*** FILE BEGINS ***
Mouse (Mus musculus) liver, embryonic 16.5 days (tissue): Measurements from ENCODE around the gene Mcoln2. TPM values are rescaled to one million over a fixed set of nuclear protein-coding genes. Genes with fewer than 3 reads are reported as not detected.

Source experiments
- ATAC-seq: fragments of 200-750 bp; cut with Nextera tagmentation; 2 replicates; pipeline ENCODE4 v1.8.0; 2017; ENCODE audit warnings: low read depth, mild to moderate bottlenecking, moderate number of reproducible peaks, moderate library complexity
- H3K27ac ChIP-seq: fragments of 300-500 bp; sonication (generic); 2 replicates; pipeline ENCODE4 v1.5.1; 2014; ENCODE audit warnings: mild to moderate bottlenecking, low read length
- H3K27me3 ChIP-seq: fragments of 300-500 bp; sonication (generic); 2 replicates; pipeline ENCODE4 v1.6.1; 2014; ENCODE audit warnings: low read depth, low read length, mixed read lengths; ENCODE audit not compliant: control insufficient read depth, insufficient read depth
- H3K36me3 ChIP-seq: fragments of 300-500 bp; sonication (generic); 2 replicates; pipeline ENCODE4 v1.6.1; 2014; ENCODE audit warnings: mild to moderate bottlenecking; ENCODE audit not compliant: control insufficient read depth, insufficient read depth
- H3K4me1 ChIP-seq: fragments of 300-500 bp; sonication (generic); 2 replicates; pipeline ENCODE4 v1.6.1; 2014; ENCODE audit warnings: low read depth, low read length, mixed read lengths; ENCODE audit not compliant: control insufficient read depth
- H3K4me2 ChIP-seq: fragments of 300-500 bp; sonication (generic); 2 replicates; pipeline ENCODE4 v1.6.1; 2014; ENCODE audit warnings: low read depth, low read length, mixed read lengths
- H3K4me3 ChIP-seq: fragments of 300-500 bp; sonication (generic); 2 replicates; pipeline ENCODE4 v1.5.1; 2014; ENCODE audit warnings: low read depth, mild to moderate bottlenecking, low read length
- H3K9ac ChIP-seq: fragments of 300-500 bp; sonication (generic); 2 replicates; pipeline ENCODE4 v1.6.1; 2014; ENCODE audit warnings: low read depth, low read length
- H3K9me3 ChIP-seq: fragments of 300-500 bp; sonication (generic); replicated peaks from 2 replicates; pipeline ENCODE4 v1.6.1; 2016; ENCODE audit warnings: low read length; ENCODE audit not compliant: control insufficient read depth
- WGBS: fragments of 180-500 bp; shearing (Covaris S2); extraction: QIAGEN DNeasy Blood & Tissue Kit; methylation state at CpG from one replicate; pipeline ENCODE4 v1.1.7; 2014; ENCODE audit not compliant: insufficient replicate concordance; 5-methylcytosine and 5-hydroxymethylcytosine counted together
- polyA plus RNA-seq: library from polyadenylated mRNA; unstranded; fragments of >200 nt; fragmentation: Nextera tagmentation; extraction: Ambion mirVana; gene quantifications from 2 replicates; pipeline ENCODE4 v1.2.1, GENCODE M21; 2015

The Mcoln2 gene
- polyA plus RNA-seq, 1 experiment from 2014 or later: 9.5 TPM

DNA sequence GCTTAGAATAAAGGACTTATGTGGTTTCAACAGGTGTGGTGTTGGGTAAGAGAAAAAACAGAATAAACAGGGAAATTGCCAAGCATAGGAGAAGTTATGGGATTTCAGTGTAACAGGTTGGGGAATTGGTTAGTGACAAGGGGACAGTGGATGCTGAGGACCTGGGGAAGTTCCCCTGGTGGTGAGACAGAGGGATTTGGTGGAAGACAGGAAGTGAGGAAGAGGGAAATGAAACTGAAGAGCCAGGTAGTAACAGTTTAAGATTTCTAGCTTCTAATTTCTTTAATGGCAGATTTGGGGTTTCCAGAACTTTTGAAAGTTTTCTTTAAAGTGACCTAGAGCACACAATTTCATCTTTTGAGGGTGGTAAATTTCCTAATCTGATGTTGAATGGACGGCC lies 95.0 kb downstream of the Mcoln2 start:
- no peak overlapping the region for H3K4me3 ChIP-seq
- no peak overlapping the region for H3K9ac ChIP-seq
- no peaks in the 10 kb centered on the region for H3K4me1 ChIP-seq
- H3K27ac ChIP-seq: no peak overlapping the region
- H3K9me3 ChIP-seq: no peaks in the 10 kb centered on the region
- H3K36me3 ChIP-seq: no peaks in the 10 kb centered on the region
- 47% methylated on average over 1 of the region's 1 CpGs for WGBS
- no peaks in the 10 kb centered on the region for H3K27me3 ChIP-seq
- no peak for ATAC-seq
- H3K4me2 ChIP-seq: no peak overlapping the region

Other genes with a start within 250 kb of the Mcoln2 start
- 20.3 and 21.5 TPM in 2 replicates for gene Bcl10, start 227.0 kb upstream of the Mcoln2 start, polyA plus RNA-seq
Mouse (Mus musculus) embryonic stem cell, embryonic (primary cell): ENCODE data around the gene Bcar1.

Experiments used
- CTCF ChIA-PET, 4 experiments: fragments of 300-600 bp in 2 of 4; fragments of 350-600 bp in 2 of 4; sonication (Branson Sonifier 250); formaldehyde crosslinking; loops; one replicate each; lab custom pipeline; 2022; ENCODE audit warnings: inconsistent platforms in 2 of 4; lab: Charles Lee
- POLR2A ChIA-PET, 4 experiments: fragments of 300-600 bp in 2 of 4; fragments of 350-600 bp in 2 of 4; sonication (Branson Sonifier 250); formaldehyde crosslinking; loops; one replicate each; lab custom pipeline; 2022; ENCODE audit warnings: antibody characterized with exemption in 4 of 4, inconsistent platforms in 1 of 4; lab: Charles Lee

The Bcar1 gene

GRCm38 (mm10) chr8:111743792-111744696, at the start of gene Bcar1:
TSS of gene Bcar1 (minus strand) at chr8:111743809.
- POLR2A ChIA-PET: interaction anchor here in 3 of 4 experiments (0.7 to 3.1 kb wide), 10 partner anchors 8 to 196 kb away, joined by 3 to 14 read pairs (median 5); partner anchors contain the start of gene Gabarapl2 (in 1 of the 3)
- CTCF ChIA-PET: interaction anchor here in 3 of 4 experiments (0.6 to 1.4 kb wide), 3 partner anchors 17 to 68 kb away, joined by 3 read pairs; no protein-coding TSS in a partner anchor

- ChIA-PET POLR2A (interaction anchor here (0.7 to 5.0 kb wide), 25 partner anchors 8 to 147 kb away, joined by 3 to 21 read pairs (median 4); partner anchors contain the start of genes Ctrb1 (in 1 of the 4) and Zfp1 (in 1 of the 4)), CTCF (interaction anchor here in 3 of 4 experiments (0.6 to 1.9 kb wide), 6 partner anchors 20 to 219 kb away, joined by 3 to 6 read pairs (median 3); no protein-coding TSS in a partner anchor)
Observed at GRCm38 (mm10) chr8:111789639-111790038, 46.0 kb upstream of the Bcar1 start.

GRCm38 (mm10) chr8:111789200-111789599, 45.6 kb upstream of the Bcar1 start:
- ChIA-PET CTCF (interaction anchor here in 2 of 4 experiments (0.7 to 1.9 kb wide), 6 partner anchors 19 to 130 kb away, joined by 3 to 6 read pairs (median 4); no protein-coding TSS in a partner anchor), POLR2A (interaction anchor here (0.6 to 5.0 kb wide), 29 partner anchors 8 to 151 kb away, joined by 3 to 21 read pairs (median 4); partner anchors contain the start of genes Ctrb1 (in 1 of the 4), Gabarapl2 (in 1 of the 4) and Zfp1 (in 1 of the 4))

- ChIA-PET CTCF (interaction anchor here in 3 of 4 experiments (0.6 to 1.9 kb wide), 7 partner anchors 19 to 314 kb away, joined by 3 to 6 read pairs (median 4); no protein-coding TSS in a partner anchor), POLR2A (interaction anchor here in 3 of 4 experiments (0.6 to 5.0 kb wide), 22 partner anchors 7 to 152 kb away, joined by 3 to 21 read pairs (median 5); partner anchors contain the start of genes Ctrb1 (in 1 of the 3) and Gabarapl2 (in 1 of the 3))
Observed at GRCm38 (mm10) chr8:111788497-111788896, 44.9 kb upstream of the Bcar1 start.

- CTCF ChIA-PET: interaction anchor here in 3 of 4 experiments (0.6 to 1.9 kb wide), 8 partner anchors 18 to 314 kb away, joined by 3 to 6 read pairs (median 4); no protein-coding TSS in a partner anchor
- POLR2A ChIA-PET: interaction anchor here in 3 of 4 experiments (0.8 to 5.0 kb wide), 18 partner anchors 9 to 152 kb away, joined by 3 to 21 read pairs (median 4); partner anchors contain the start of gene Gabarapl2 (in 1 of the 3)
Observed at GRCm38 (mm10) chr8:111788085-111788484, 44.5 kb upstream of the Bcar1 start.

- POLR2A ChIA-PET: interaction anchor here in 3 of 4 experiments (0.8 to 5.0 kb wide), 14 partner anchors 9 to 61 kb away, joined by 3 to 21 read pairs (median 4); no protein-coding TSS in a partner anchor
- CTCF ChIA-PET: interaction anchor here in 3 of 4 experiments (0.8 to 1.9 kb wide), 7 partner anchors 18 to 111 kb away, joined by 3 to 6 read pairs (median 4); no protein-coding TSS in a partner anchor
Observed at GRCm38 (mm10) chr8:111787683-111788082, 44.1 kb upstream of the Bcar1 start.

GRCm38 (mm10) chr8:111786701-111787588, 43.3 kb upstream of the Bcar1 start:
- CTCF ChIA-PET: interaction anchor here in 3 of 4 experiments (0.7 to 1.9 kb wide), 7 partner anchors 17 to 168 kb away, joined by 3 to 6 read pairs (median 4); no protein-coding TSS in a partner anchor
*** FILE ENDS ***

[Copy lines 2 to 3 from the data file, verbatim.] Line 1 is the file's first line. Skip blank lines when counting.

Source experiments
- ATAC-seq: fragments of 200-750 bp; cut with Nextera tagmentation; 2 replicates; pipeline ENCODE4 v1.8.0; 2017; ENCODE audit warnings: low read depth, mild to moderate bottlenecking, moderate number of reproducible peaks, moderate library complexity